I have had the opportunity to contribute to a brand-new piece of research led by my colleague Julie A. Ask, vice president and principal analyst at Forrester.
We both believe mobile has the potential to be even bigger and more disruptive than the Internet.
That’s a bold statement! Today, few of the numerous professionals we interviewed are developing digital strategies that leverage context and make the most of the phenomenal technology packed inside mobile devices. Even fewer are anticipating the opportunities that will emerge tomorrow, with technology innovation driving capabilities around the user’s context.
Indeed, the fancy features, such as GPS and NFC, embedded in mobile phones will become common, while new sensors like barometers will reveal more about the user’s environment. The phones will also act as modems, relaying or interpreting information from other machines or from attachments with sensors. In a few years, mobile will be divorced from the PC. While a mobile device may have the ability to act like a PC, it has the potential to do much, much more. Product strategists must step into the leadership role, driving the development of user-context-based products. Increasingly, voice and motion will control devices and applications. There will be an entirely new generation of products and services delivered on mobile platforms that will not originate online.
At the end of the day, who knows you best? Your mobile phone! Why?
Because it will become the device you use to interact with the world around you — your hotel room, your shopping cart, your TV, your bank, your parking meter, your car, your running shoes, and many other aspects of your life. You won’t be able to keep anything secret from your mobile phone.
Delivering highly contextual mobile services is an expectation. Mobile phones are personal devices. Consumers expect personal and relevant experiences.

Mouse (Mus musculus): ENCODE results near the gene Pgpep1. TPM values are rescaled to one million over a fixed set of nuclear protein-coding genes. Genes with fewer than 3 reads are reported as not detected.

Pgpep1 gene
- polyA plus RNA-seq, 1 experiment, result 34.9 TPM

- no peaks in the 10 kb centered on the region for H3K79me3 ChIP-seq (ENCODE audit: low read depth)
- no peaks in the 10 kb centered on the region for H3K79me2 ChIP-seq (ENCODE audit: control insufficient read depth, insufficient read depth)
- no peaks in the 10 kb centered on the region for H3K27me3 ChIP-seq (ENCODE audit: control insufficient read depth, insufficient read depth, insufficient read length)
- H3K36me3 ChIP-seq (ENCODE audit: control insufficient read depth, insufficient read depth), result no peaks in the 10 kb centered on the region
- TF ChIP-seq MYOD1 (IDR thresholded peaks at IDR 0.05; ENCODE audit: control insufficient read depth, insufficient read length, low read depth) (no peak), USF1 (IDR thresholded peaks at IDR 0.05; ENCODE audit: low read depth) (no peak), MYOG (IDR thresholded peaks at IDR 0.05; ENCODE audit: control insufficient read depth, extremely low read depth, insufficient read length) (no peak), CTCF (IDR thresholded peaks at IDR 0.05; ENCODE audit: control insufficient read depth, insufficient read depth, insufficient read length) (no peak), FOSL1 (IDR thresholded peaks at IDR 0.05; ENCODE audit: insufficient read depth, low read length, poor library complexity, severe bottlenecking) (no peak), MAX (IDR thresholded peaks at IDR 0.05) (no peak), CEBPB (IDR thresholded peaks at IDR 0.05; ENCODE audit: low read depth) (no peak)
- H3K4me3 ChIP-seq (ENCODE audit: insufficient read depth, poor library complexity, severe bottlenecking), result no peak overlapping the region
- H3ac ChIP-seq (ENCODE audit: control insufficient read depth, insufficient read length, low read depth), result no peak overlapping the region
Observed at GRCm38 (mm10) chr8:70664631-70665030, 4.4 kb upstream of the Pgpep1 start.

What is context?
Forrester defines “context” as
“the sum total of what your customer has told you and is experiencing at his moment of engagement.”
Situation: the current location, altitude, and speed the customer is experiencing.
Preferences: the history or personal decisions the customer has shared with you.
Attitudes: the feelings or emotions implied by the customer’s actions or logistics.
eBusiness professionals make limited or very basic use of context today. Mostly, they use an individual’s location to tell her where the nearest store or hotel is. The use of location is a minimum requirement today to meet consumer expectations of “decent” mobile services. The bar is rising quickly though. eBusiness professionals need to layer intelligence on top of contextual information and plan how they will use new contextual information such as temperature or altitude.
Here are a few scenarios that simply leverage intelligence with location:
Banks. Should a user require the same depth of authentication at home, at work, or in a foreign country?
Hotels. How much should you quote a prospective customer for a room tonight if she is 5 miles or 500 miles away?
Airlines. What home page services should you show a passenger whose flight leaves in 2 hours? In 10 minutes?